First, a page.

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Specifying pronunciation - some approaches

From: Charles McCathieNevile <charles@w3.org>
Date: Mon, 24 Nov 2003 06:27:41 -0500 (EST)
To: WAI GL <w3c-wai-gl@w3.org>
Message-ID: <Pine.LNX.4.55.0311210207360.10886@homer.w3.org>

During the face to face meeting I said I would describe some approaches to
clarifying pronunciation of content. I suggested three possiblities, and here
try to explain them a little more. These are not complete examples, and each
one requires some work to be done before it might be useful.

1. Use Ruby.

As Nakane-san pointed out at the meeting, you cannot simply  use the Ruby
element to specify pronunciation. But it can be used to help, if you provide
appropriate presentation clues.

For example:

  ...Steve <ruby class="sayAs"><rb>Waugh</rb><rt>War</rt></ruby> ...

combined with a stylesheet for audio presentation - for example

@media aural {
  ruby.sayAs rb { speak: none }

@media screen {
  ruby.sayAs rt { display: none }

and an alternative stylesheet for people who are using screen readers that
only understand visual styling

  ruby.sayAs rb { display:none }

This will work moderately well in modern browsers. There are few
implementations of Aural CSS (not none, as commonly believed, and a
recently-released commercial product is one of them).

Common screen readers do not implement Aural CSS, and attempt to present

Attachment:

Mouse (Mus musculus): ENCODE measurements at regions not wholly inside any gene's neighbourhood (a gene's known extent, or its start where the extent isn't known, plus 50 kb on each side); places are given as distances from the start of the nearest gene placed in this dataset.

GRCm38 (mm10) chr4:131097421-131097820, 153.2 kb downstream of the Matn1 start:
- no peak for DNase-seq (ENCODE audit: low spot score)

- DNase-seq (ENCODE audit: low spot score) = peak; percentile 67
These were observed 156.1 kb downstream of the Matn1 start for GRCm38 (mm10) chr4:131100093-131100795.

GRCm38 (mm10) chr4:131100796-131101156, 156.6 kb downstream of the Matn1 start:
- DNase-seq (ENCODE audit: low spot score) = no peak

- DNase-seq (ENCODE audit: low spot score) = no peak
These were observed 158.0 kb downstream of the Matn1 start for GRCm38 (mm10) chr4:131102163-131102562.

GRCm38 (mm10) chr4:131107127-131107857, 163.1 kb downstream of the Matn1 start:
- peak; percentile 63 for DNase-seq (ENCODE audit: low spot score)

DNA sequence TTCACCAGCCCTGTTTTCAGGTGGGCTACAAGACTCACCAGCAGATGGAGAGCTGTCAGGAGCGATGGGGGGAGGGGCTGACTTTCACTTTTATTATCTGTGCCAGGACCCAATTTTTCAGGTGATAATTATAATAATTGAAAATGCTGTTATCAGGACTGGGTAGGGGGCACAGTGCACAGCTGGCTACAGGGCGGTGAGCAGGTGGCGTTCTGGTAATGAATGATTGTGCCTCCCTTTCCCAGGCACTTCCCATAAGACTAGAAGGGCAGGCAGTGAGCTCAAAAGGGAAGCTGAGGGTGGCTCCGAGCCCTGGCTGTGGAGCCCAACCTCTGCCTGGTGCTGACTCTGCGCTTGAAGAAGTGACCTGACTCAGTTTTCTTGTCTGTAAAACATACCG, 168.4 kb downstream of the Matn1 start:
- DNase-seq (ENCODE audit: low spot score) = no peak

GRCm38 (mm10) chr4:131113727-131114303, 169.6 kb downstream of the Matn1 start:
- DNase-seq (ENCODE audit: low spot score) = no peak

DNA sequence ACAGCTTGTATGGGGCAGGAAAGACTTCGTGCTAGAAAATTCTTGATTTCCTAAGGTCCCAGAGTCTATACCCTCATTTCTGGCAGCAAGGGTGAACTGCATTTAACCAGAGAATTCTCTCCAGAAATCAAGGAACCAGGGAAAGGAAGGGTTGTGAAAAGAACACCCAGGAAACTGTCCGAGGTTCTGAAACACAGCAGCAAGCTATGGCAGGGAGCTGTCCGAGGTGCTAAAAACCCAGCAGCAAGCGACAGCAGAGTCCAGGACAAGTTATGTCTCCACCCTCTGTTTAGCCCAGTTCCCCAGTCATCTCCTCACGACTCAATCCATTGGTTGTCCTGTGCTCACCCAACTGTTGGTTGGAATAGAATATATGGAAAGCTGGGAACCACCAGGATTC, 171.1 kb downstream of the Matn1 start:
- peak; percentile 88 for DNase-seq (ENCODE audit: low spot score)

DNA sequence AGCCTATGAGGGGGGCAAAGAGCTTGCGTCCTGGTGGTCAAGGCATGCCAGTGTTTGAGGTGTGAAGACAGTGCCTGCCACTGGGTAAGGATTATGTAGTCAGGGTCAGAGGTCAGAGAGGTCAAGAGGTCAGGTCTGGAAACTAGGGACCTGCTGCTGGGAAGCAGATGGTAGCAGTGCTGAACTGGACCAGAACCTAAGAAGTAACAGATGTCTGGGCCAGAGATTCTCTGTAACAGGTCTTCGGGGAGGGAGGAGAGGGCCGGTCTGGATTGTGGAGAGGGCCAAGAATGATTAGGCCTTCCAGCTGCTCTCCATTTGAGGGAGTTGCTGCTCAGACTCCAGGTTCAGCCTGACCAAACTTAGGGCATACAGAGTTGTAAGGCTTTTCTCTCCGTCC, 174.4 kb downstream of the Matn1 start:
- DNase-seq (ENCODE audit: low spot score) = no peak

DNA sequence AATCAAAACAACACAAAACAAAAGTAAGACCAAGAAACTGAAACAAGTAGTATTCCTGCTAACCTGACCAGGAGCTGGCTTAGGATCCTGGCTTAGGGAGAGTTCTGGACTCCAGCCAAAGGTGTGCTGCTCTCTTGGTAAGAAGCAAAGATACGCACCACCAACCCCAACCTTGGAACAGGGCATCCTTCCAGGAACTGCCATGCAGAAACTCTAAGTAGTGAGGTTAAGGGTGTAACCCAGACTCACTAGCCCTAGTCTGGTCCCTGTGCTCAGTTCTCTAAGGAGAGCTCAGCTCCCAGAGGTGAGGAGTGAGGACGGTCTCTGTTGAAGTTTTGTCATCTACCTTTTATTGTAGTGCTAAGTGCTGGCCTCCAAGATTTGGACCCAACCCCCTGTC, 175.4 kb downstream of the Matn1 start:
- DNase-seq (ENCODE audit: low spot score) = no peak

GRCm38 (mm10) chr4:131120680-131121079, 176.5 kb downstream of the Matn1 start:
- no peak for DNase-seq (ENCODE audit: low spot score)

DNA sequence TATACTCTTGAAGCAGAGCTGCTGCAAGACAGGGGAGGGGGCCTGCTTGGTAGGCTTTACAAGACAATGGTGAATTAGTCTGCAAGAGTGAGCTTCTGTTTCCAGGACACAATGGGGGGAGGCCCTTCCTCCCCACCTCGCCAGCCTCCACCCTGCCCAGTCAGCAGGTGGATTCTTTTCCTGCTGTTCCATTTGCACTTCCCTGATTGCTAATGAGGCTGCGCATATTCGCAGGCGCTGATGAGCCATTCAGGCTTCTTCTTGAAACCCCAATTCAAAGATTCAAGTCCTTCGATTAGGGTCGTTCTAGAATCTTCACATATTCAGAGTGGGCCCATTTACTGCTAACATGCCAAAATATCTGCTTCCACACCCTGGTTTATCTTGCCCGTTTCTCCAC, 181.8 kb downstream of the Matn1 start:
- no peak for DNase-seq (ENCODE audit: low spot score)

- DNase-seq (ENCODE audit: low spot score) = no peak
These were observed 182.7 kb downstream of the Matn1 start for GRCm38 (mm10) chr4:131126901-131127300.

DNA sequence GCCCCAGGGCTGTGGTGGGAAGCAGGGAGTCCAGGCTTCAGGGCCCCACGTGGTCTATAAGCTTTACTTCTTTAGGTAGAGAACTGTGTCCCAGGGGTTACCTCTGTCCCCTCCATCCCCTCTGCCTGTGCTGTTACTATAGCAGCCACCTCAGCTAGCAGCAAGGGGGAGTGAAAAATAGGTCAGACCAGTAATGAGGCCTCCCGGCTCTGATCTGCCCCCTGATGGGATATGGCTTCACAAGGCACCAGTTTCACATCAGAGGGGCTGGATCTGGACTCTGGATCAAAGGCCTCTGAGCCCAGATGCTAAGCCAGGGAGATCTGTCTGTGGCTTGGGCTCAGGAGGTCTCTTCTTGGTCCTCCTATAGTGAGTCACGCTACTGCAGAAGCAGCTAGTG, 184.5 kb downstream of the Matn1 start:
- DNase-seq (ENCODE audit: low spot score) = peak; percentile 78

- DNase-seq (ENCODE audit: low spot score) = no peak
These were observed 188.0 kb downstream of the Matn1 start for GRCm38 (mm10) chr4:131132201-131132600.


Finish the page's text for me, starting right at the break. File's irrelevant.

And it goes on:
content according to the visual presentation (where pronunciation isn't
usually important). So the user of such a screen reader will need to know
that they should switch to the alternate stylesheet.  There are issues to
iron out with spelling - where swapping stylesheets again is important...

2. Use SSML

The Speech Synthesis Markup Language is a W3C Specification designed for
Voice applications. It includes markup explicitly for pronunciation. Using
mixed-namespace XML, this markup could be included in HTML. The XHTML+Voice
member submission at http://www.w3.org/TR/xhtml+voice/ shows one approach to
doing this (also including a lot of other elements).

(The Staff Comment on the submission --
http://www-3.ibm.com/software/pervasive/multimodal/x%2Bv/11/spec.htm -- notes
that there were problems in using the original specification in a
royalty-free manner. An updated version is available linked from that
comment, which also suggests the use of Aural CSS).

3. Annotea

The annotea work allows user-defined, machine-readable annotations to be made
on any part of a document. Because it uses Xpointer, it can annotate a word,
or even a part of one, as well as a paragraph.

Annotations are potentially unstable across editing, so this appraoch should
be used only after considering the implications.

4. As an extra thought, linking a glossary that contains pronunciation to a
particular document is something that would follow naturally from linking one
for clarity of words. One would expect it to build on SSML, and be re-usable
with annotations...

So those are some ideas. Is it worth following them up?



Charles McCathieNevile  http://www.w3.org/People/Charles  tel: +61 409 134 136
SWAD-E http://www.w3.org/2001/sw/Europe         fax(france): +33 4 92 38 78 22
 Post:   21 Mitchell street, FOOTSCRAY Vic 3011, Australia    or
 W3C, 2004 Route des Lucioles, 06902 Sophia Antipolis Cedex, France
Received on Monday, 24 November 2003 12:12:33 UTC

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